Growing demand for sustainable products from consumers, governments and NGOs has made the use of recycled materials in fashion tremendously valuable to brands as well as the environment.
The global fibers market is dominated by polyester, and given that one ton of recycled polyester saves 11,100 kWh of energy—the equivalent of two years of energy consumption for an average household—the use of recycled polyester in textiles is rising sharply. PET accounts for approximately 55 percent of the total volume of fibers produced globally. Today, the average percentage of recycled polyester in textiles is 15 percent, and initiatives such as Textile Exchange’s 2025 Recycled Polyester Challenge are driving the apparel industry to boost that number to 45 percent by 2025.
As mindful consumers become more aware and critical of sustainability claims, brands and retailers must be able to back up the use of recycled polyester in their products with proof. Until now, the primary way to attest the inclusion of recycled polyester has been to rely on declarations and documents from suppliers and third parties. By betting on someone else’s information, brands risk greenwashing (claiming something as sustainable when it isn’t) and breaching regulations. For instance, the E.U. and GRS-V3 impose a minimum recycled polyester content of 20 percent.
Putting the control in the hands of brands, SgT and Worms Safety Laboratories have developed an innovative proprietary method that accurately detects and quantifies the amount of recycled polyester in textiles.
What is recycled polyester?
Of the 57 million tons of polyester (PET) used each year worldwide, the apparel industry accounts for more than half of that at 32 million tons. To create virgin polyester, or PET–the world’s most common plastic—crude oil and natural gas are extracted from the earth and heated to form a resin. The resin is spun into fibers to create polyester fabric or molded into plastic containers. These products aren’t biodegradable and will persist in the environment, even as they eventually break down.
Recycled polyester (rPET) comes primarily from post-consumer PET bottles that are melted down and re-spun into new polyester fibers. Each kilogram of mechanically recycled polyester represents a reduction in greenhouse gas emissions of more than 70 percent compared with virgin polyester.
A scientific solution to verify recycled polyester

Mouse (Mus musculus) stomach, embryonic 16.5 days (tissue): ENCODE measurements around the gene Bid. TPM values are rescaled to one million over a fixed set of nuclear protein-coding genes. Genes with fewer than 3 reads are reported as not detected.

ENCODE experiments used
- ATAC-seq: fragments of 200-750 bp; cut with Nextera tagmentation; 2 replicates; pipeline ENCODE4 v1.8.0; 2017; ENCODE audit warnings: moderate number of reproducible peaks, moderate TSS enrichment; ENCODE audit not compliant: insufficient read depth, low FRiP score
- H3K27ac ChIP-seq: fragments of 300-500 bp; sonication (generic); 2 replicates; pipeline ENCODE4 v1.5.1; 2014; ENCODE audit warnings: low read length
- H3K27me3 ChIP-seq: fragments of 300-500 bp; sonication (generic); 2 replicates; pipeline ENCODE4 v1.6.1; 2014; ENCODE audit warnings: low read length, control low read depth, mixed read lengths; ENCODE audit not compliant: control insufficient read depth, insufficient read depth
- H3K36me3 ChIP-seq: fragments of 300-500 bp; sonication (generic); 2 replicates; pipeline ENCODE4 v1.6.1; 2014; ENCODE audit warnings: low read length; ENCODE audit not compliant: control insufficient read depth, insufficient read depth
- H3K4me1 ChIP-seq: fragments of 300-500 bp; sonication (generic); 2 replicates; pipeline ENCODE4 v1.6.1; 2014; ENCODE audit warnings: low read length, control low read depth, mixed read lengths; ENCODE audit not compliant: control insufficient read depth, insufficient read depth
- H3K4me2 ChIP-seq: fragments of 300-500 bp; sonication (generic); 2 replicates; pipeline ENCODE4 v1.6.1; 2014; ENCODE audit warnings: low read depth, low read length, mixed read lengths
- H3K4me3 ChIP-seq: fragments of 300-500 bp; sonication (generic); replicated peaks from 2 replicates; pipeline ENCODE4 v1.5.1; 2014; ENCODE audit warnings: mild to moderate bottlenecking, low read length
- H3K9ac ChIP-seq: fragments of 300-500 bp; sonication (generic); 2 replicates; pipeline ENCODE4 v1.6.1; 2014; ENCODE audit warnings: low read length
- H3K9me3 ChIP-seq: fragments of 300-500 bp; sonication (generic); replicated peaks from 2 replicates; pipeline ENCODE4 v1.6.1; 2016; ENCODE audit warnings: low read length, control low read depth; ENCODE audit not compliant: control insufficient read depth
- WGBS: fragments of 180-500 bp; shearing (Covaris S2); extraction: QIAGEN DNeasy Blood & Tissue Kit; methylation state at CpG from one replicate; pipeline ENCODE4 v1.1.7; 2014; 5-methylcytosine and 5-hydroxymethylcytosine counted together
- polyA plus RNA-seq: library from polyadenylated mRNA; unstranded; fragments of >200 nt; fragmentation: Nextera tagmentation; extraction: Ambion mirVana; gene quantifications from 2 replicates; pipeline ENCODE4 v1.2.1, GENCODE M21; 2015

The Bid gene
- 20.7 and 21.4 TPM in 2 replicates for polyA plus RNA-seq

Following years of research, SgT and Worms Safety Laboratories have pioneered an innovative solution to detect and quantify rPET in textiles to prove its existence in products and avoid greenwashing. Among many possible methods, the most suited method is based on nuclear magnetic resonance (NMR) technology, which is highly sensitive, robust, accurate, auto-calibrated and not affected by additional chemical substances such as dyes, viscose or others.
In simple terms, the process targets the presence of isophthalic acid (IPA), which is added to PET to give specific properties to the raw material for bottle manufacturing. This new testing method uses NMR technology to compare the IPA content in each testing sample to the average IPA content derived from a reference database of bottles collected in Europe, China and India.
More accurate than any other method
Other methods are available to measure IPA, including Fourier transform infrared spectroscopy, near infrared Raman spectroscopy, liquid chromatography and gas chromatography. However, the common disadvantage of these processes is the generally higher uncertainty of the test equipment and the sensitivity to other substances present in the sample.
The new method developed by SgT and Worms Safety Laboratories is highly sensitive and specific, with low detection limit and greater certainty. The PET bottle reference library is continuously monitored and updated, and any changes in PET quality on the market will be reflected in the test results.
Even if you know your supply chain, relying solely on someone else’s information and declarations is inherently risky. Accurate scientific testing is the only way to be 100 percent sure that the amount of rPET in your products matches what you say it is.
This article has been written with the support of Dr. Samuel Legoupil, who has 20 years of experience in industrial innovation at CEA Tech, the first research and technology organization in Europe. His work includes the development of cutting-edge quality control methods for manufacturing industries such as automotive, aero, energy and space. He is currently Chief Technology Officer at Worms Safety.
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